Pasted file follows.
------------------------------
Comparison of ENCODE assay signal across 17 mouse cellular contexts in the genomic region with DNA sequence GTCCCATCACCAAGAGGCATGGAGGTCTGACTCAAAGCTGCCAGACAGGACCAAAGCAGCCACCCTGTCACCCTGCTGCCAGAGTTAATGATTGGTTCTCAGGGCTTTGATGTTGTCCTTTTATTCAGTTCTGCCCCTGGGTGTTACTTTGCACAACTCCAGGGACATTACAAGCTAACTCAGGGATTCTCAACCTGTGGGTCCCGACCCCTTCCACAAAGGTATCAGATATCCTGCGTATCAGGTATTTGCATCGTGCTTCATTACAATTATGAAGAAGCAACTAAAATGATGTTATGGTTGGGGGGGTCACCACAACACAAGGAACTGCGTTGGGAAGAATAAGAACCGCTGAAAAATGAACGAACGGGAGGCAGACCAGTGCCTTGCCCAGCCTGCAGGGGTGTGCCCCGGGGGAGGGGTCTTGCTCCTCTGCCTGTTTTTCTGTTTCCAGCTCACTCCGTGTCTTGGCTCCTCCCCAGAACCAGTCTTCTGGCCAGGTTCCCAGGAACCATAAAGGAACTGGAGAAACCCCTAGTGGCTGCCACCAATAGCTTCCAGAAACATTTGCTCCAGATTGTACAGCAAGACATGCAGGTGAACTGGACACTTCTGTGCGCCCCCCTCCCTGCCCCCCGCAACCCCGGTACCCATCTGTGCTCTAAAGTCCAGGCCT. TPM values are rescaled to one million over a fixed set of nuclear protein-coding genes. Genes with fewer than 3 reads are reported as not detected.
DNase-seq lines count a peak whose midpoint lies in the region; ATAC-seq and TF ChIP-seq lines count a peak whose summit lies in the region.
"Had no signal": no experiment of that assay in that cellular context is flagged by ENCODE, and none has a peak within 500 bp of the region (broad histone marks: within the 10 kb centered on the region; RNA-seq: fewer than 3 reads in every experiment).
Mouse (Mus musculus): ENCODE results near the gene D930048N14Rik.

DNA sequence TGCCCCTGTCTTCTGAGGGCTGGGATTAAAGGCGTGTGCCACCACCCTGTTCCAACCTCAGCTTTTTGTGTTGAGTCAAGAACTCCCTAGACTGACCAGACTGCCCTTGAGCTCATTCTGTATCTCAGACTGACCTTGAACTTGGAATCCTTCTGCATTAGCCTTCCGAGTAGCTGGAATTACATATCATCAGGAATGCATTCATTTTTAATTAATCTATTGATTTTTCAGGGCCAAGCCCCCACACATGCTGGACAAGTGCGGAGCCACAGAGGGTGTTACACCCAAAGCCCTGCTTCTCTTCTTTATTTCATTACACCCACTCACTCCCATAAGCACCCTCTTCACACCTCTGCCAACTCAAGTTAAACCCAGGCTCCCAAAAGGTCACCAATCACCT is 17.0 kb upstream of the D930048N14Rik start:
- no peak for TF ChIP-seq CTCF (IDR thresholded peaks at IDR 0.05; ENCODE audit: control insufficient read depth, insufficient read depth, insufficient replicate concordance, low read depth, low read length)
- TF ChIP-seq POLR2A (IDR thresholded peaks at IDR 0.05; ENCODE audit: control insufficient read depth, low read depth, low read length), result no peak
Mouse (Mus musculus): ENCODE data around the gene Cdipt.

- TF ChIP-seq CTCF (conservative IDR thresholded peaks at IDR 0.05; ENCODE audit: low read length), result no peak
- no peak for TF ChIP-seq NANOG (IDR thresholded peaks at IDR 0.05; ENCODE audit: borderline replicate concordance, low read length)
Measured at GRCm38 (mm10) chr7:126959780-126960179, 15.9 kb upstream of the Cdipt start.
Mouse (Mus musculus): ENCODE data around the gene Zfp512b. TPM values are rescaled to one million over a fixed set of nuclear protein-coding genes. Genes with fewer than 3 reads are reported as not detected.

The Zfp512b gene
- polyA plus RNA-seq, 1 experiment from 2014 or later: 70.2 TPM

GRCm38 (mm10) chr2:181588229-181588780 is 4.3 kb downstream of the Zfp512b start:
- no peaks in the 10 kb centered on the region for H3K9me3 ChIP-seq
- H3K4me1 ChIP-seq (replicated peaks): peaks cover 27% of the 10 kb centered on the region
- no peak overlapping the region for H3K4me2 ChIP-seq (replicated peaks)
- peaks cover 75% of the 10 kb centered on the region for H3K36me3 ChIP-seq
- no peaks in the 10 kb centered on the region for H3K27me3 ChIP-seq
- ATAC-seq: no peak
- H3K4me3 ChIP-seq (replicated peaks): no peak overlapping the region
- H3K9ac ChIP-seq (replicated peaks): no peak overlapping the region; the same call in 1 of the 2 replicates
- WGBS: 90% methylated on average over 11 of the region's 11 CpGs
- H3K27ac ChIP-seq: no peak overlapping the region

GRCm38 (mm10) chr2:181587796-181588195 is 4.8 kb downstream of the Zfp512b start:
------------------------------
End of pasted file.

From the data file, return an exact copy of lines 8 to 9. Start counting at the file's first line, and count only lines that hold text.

Mouse (Mus musculus): ENCODE data around the gene Cdipt.

- TF ChIP-seq CTCF (conservative IDR thresholded peaks at IDR 0.05; ENCODE audit: low read length), result no peak